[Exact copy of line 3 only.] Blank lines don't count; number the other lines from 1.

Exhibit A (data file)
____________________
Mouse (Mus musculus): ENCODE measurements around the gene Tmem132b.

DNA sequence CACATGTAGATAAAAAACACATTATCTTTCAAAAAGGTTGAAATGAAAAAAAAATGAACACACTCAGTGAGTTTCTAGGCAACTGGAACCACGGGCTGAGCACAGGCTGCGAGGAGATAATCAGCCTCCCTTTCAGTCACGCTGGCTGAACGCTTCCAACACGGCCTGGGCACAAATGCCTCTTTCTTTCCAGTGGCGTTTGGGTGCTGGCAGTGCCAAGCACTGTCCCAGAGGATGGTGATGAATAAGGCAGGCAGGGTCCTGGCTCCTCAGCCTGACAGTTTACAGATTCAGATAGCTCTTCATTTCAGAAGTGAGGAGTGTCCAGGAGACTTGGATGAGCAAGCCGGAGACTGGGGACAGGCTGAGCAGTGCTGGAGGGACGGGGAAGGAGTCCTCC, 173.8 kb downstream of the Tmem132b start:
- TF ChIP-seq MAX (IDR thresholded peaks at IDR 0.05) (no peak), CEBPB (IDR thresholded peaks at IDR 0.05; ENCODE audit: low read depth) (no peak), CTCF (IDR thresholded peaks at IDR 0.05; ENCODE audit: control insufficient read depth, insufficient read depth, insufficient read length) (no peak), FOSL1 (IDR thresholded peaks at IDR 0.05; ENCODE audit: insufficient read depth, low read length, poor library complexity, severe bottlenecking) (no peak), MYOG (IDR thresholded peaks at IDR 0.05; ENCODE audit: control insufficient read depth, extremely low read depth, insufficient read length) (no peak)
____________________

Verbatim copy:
- TF ChIP-seq MAX (IDR thresholded peaks at IDR 0.05) (no peak), CEBPB (IDR thresholded peaks at IDR 0.05; ENCODE audit: low read depth) (no peak), CTCF (IDR thresholded peaks at IDR 0.05; ENCODE audit: control insufficient read depth, insufficient read depth, insufficient read length) (no peak), FOSL1 (IDR thresholded peaks at IDR 0.05; ENCODE audit: insufficient read depth, low read length, poor library complexity, severe bottlenecking) (no peak), MYOG (IDR thresholded peaks at IDR 0.05; ENCODE audit: control insufficient read depth, extremely low read depth, insufficient read length) (no peak)